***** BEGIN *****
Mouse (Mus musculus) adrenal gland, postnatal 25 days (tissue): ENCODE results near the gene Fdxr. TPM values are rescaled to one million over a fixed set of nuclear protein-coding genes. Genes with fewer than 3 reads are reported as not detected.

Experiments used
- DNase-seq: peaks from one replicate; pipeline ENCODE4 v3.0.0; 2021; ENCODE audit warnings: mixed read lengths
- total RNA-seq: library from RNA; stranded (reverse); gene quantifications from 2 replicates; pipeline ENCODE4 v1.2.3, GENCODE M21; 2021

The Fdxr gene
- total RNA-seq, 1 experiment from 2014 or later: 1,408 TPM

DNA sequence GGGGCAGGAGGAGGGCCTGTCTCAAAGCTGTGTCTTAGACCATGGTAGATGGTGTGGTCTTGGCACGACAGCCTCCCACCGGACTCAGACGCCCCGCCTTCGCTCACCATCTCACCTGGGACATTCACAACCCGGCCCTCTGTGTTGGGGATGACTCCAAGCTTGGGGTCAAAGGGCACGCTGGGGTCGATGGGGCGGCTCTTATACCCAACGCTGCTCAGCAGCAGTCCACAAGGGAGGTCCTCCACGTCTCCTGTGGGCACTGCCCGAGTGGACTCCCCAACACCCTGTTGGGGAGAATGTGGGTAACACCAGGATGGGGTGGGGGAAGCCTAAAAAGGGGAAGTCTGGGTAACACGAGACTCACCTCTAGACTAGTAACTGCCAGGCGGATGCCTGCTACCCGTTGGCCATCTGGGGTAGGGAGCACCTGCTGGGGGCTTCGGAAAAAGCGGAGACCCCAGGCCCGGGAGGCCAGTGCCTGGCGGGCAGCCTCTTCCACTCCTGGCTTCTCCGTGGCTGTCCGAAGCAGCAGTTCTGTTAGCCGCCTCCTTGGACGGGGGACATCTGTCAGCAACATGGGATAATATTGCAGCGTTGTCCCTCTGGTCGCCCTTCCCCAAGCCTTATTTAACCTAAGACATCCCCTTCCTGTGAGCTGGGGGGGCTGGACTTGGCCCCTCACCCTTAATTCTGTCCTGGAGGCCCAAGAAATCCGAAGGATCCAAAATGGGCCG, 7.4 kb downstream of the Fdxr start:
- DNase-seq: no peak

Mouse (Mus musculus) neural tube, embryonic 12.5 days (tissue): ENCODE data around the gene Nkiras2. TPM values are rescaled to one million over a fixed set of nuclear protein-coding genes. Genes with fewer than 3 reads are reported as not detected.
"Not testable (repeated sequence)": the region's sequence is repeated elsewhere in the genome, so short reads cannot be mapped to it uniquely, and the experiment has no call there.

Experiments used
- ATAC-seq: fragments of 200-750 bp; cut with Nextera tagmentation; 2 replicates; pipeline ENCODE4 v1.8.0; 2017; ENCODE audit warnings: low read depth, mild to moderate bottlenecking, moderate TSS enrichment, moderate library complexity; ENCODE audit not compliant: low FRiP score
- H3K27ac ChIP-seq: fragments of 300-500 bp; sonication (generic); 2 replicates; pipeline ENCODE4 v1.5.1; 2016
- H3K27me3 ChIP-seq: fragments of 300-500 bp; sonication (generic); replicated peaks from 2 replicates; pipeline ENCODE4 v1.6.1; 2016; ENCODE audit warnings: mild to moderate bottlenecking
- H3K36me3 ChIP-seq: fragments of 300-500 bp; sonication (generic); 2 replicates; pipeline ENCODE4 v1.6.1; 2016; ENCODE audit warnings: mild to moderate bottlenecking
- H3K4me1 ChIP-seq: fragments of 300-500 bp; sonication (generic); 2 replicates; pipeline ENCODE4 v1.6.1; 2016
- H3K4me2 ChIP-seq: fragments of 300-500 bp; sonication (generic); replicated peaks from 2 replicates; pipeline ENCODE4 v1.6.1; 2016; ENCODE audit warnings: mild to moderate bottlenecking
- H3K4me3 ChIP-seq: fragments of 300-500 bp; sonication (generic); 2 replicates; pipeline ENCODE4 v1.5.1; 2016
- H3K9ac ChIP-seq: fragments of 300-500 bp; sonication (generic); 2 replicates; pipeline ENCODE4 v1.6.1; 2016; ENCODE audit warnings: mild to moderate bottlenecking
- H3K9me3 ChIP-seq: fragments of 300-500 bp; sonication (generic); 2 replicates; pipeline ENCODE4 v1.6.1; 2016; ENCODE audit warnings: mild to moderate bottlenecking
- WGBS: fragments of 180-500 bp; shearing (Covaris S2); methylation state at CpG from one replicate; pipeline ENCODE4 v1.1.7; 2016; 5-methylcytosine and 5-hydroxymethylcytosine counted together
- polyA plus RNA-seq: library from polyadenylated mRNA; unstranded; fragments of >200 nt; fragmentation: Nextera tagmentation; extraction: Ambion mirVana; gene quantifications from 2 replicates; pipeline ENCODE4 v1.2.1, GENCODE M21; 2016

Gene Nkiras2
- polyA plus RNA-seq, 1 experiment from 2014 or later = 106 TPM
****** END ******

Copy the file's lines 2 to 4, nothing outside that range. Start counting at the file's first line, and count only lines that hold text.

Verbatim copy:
Experiments used
- DNase-seq: peaks from one replicate; pipeline ENCODE4 v3.0.0; 2021; ENCODE audit warnings: mixed read lengths
- total RNA-seq: library from RNA; stranded (reverse); gene quantifications from 2 replicates; pipeline ENCODE4 v1.2.3, GENCODE M21; 2021